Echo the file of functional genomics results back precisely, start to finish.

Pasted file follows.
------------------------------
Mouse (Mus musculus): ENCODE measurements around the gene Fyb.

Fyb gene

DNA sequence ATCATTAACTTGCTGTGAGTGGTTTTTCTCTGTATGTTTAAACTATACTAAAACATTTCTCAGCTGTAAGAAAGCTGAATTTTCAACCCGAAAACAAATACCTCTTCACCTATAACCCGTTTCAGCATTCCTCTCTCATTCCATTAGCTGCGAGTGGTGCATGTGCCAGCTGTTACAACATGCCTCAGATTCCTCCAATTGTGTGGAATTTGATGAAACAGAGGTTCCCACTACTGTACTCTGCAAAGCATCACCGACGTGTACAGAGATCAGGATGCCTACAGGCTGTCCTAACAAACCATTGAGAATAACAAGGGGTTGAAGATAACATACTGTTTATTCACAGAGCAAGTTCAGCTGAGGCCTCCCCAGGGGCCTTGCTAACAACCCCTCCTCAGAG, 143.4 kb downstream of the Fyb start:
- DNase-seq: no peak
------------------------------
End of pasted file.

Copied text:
Mouse (Mus musculus): ENCODE measurements around the gene Fyb.

Fyb gene

DNA sequence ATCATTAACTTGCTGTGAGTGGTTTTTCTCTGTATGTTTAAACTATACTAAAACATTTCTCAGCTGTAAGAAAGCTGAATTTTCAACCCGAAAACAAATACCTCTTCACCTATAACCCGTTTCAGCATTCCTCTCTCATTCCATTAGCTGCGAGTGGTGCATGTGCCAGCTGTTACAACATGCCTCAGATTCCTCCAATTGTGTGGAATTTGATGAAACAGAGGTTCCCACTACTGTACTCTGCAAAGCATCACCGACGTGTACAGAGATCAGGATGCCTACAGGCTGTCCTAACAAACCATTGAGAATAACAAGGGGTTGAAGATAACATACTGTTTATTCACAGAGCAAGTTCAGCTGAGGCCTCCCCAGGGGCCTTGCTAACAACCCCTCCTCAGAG, 143.4 kb downstream of the Fyb start:
- DNase-seq: no peak